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Destruction in Haiti Causes Array of Communications Difficulties

U.S. reporters working to get story out under most challenging conditions 1/14/2010 03:44:34 PM Eastern

The devastating earthquake in Haiti has spurred an enormous mobilization
of media personnel to the region. But the destruction has thrown up an array of
practical and communications difficulties in an already technically lagging
country.

Fresh water is scarce. Cellular and satellite capability is
spotty at best. News crews have to bring their own gasoline to power generators
to keep their equipment running. Many are sustaining themselves on MREs (meals
ready to eat). And sleep is catch as catch can. Meanwhile, continuing
after-shocks have sent people out-of-doors away from structures when hunkering
down for the night. NBC's Brian Williams, who arrived in Haiti Wednesday evening (Jan. 13), managed to
get a couple of hours of sleep on the tarmac at Port-au-Prince airport.

He drew similarities between the conditions in Haiti and the early days of the Iraq
war.

"It ranks with the very worst," he said during a phone
interview from the airstrip in Port-au-Prince
on Thursday. "Last night made me think of Baghdad.
When I finally got to Baghdad
we slept at the flight school at the airport. I slept under a portrait of
Saddam Hussein. But we had a roof over our head there."

So far, at least it has not rained.

"Several of our people slept in baggage containers," he
added, "And they reported that they were quite comfortable."

ABC News producers are looking for shelter to house their
personnel.

"[We're] working on getting someplace, a house, an office,
any structure that is still standing and looks like it's not in danger of
falling down," says Kate O'Brian, senior VP of news at ABC News. "They may be
sleeping on the floor there but at least they'll have a roof over their heads.
Frankly I don't think anybody's actually slept."

Of course, just getting into Port-au-Prince has proved Herculean with air
traffic control knocked out and the airport limited to military and relief
flights and a few charters. Many news crews have flown into Santo
Domingo in neighboring Dominican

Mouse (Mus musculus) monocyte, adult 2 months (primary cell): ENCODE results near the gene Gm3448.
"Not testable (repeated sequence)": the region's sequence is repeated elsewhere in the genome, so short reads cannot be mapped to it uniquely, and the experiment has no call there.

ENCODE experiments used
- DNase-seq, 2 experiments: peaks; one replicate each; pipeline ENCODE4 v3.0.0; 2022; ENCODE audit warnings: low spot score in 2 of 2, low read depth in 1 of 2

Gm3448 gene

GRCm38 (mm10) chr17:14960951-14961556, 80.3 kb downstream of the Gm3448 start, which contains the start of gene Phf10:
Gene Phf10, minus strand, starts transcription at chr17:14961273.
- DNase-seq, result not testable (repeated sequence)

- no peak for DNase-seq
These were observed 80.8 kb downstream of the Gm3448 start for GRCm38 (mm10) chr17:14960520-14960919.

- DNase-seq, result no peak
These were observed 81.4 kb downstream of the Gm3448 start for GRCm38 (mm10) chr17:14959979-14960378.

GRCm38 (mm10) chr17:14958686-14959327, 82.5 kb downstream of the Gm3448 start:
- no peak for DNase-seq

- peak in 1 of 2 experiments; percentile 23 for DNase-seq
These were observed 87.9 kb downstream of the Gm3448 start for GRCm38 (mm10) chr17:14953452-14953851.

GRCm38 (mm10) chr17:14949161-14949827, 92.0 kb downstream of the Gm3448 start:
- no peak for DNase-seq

Republic and made the long drive into Haiti.

ABC News chartered a flight for Diane Sawyer and the World News crew. But when they arrived
over Port-au-Prince
airport on Thursday morning (Jan. 14), they were unable to land. Sawyer and medical
correspondent Dr. Richard Besser were able to hop on a helicopter and made it
to Port-au-Prince
by Thursday afternoon. But the bottle-neck at the airport meant that ABC could
not immediately get their crew and satellite in.

"Haiti
is a challenging place to work out of under normal circumstances," observes
Tony Maddox, executive VP at CNN International. "And clearly in a situation
like this in which what small vestiges there are of social order breaks down
completely, you don't know what you're stepping in to."

CNN had Anderson Cooper on the ground on Wednesday morning
and has since deployed more personnel and hundreds of pounds of equipment
including fly-aways (which are basically satellite trucks without wheels) and
more portable broadband equipment.

"We're trying anything to get signals out," says Maddox.

But, notes Paul Friedman, senior VP at CBS News, "Satellite
phones going in and out are the more mundane issues. The very serious issues
are how do you feed and house your people.

"There are a lot of people who are just working flat-out
without any sleep and in awful conditions with equipment that is never quite
right. And it works out."

Friedman said CBS News would likely keep crews in Haiti
through next week and then re-evaluate their coverage needs. ABC News will have
a primetime special Earthquake Haiti:
Race to Save a Country
, tonight (Jan. 14) at 8.

The natural disaster dimensions of the tragedy have echoes
of New Orleans during Hurricane Katrina, but so
far Haiti
has remained relatively safe. Nevertheless, news organizations are taking no
chances and have security in place.

"It is something that we are always concerned about," says
O'Brian. "It is it very much on our minds. We have provided some security to
our folks. We hope that we don't need it. But it's better to have it just in
case."

But no matter how hard-scrabble or unyielding conditions may
be for news personnel there, it pales in comparison to what the victims of the
earthquake are enduring.

"It is entirely not about us," says Williams. "It couldn't
be less about us. We are simply the vehicles to get this story out."

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